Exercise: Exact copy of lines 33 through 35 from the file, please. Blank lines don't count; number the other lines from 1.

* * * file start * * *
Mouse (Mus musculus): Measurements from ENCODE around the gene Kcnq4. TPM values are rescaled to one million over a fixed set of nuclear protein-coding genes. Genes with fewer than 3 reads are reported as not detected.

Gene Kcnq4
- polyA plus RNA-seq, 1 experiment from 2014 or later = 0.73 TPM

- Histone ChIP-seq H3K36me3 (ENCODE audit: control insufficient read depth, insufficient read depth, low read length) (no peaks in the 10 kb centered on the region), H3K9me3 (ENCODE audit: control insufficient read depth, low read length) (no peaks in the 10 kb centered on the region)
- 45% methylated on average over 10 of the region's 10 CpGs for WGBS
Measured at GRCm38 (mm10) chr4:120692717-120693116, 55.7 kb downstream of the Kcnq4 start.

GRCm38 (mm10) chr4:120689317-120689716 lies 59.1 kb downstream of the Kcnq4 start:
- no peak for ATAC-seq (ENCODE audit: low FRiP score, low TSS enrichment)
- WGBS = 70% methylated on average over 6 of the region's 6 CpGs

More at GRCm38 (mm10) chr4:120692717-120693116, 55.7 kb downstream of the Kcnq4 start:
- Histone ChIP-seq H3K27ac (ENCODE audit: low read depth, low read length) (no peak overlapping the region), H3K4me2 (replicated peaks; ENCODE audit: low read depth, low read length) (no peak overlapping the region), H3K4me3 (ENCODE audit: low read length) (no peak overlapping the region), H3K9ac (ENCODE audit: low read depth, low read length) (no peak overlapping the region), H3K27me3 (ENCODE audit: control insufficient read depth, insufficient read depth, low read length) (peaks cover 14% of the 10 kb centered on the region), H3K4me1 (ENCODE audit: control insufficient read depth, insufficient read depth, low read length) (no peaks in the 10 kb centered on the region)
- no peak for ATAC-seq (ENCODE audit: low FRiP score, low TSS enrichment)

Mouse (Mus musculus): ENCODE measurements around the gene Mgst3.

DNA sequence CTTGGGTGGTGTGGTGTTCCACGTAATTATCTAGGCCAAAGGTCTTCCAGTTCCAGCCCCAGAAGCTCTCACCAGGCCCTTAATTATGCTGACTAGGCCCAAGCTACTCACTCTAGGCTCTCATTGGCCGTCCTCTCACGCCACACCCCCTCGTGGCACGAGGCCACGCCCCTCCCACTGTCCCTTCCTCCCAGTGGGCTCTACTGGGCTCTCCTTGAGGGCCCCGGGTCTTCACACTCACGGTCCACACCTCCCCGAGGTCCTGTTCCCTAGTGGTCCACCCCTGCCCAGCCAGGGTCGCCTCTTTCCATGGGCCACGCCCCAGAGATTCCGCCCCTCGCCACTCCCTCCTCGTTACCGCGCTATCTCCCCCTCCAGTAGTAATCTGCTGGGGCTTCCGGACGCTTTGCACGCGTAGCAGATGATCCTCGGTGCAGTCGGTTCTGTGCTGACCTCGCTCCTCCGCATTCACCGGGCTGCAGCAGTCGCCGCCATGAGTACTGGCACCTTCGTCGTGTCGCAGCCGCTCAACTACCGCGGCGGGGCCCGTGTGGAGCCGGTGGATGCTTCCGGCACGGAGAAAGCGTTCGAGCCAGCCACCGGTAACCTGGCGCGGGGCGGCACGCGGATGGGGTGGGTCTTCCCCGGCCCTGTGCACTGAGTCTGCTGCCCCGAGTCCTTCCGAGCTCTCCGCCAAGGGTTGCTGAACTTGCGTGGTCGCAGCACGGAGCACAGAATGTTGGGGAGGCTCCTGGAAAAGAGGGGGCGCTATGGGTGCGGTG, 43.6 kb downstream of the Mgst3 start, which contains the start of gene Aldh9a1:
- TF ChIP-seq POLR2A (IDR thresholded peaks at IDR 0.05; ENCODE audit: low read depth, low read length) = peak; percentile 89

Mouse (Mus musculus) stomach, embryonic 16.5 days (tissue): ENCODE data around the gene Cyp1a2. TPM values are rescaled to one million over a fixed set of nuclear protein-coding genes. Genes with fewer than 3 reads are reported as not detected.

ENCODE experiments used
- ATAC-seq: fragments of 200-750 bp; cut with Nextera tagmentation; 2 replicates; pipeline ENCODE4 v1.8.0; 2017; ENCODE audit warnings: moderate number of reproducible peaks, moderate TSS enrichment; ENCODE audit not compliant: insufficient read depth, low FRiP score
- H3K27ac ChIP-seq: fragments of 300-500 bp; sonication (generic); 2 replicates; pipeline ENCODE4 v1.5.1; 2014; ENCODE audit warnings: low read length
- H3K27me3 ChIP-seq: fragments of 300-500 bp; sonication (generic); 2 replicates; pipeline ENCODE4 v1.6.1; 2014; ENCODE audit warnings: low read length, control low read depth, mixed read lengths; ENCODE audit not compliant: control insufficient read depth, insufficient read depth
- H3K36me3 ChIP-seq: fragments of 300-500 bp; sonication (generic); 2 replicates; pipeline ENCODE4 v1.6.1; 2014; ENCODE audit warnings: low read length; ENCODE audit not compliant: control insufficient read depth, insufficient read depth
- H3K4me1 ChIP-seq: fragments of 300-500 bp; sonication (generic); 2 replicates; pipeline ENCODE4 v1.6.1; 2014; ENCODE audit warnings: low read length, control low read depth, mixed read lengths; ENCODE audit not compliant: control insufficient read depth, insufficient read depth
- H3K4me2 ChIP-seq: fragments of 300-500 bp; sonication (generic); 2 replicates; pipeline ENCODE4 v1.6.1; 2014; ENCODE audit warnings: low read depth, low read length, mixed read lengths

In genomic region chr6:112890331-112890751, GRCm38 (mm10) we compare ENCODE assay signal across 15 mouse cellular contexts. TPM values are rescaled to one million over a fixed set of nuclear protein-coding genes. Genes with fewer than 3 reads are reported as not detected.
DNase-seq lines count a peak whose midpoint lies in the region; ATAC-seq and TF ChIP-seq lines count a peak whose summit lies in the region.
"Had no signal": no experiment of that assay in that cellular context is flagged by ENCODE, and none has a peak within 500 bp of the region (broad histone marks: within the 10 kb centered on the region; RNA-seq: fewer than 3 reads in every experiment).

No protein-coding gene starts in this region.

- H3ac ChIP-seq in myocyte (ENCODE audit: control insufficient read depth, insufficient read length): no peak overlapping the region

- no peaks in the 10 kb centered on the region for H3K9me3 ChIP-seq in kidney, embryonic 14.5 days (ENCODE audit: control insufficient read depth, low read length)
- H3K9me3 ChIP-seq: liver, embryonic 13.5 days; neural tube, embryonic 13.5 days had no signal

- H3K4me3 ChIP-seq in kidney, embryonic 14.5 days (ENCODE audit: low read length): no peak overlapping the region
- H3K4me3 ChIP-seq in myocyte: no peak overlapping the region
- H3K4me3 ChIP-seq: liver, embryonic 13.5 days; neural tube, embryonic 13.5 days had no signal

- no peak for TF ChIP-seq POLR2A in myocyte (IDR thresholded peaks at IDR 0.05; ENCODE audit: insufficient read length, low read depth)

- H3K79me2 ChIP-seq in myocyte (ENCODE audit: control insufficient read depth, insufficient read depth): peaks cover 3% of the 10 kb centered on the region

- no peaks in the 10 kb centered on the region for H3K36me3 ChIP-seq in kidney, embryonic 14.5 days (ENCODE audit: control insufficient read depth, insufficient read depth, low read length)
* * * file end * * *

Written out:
- H3K4me3 ChIP-seq: liver, embryonic 13.5 days; neural tube, embryonic 13.5 days had no signal

- no peak for TF ChIP-seq POLR2A in myocyte (IDR thresholded peaks at IDR 0.05; ENCODE audit: insufficient read length, low read depth)

- H3K79me2 ChIP-seq in myocyte (ENCODE audit: control insufficient read depth, insufficient read depth): peaks cover 3% of the 10 kb centered on the region